Re:I'd like you americans to know.. (1) (71379) | more than 13 years ago | (#399526)

Why just the Americans?


smoke pass through matter? (3)

Nerftoe (74385) | more than 13 years ago | (#399528)

...having virtually no mass and able to 'pass through matter like smoke.

Uh.. smoke is not capable of passing through matter. ;)

Re:third post (2)

crlf (131465) | more than 13 years ago | (#399530)

Ain't it awful when you forget to check 'Post Anonymously'?

Re:because we're retarded (1)

Dean Edmonds (189342) | more than 13 years ago | (#399535)

I went to Toronto last month and received $4.30 Canadian per $1.00 US.

You must have been using Confederate dollars.

Gooroos Software: plugging you in to Maya

Super-Kamiokande (3)

dido (9125) | more than 13 years ago | (#399536)

I wonder what else they'll be able to find out about neutrinos with this detector. I remember the Super-Kamiokande Detector [] at the University of Tokyo Institute for Cosmic Ray Research. They detected the first neutrino oscillations with it back in 1998 and did an experiment a couple of years ago with an atrificial neutrino beam that further supports the hypothesis that neutrinos oscillate and therefore possess a small amount of mass. I guess this Canadian detector ought to support the theory further.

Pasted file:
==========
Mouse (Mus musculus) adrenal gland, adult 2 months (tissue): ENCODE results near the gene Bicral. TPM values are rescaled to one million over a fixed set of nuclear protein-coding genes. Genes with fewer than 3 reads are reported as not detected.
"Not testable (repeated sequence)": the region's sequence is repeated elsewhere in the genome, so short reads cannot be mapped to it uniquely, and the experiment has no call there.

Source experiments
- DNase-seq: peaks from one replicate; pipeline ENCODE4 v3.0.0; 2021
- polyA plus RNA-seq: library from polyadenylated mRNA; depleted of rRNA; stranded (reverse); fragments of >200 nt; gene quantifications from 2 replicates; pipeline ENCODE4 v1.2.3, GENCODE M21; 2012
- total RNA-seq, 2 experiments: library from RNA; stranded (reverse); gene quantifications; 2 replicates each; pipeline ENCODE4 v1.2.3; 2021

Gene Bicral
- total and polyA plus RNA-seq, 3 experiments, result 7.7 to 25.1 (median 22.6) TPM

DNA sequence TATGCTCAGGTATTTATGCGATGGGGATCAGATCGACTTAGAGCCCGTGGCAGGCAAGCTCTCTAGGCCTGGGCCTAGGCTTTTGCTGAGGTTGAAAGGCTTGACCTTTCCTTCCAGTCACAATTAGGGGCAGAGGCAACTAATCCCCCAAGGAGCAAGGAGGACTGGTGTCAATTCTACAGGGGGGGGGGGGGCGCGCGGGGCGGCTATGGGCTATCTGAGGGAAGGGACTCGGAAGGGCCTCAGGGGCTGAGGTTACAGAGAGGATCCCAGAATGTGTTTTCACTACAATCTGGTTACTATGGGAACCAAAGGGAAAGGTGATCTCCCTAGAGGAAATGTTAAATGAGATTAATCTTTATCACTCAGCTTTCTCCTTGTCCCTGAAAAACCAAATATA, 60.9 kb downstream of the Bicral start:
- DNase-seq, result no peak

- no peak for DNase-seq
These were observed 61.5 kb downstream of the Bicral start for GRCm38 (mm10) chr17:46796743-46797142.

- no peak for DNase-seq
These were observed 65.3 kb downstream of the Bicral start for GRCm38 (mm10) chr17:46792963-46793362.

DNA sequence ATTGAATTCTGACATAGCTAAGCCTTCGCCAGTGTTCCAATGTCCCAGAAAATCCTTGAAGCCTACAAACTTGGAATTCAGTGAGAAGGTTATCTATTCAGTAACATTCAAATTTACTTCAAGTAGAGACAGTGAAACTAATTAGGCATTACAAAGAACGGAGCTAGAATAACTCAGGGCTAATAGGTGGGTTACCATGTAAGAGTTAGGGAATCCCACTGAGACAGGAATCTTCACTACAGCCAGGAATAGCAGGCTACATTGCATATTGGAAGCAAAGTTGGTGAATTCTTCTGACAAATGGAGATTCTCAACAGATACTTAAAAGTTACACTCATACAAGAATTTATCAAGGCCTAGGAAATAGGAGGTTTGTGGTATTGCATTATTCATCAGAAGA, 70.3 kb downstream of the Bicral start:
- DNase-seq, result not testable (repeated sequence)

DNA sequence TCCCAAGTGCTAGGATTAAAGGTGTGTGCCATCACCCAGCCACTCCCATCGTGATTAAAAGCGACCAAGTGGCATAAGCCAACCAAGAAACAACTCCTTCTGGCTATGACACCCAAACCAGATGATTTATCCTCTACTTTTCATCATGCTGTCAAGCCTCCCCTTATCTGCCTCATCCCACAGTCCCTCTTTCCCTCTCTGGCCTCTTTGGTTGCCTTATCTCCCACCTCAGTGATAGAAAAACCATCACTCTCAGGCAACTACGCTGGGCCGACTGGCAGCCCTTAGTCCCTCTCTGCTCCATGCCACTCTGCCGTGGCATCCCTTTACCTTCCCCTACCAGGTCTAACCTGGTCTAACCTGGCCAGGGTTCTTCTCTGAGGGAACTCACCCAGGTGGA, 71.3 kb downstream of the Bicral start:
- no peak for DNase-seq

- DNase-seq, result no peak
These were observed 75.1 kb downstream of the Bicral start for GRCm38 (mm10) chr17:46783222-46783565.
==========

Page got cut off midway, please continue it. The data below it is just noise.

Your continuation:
It will probably be many years before the SNO can produce any kind of useful experimental results, though. Neutrino interactions are of extremely low probability...

Giant neutrinos (3)

gattaca (27954) | more than 13 years ago | (#399537)

It's a good idea to start uot looking for giant neutrinos because they're much easier to spot than ordinary ones.

Re:smoke pass through matter? (2)

biglig2 (89374) | more than 13 years ago | (#399538)

Shurely they mean that the neutrinos can pass through matter, such as smoke.

Of course, he could have just as easily said "'pass through matter like lead, Hemos's head, cheesy puffs, etc."

Sudbury Neutrino Observatory (1)

james_moriarty (114305) | more than 13 years ago | (#399539)

Good grief.. those Queens Engineers (from Kingston) think Ontario revolves around them.

Contrary to popular belief, the Sudbury Neutrino Observatory is close to.. Sudbury Ontario! I think both Ottawa and Toronto are closer than Kingston.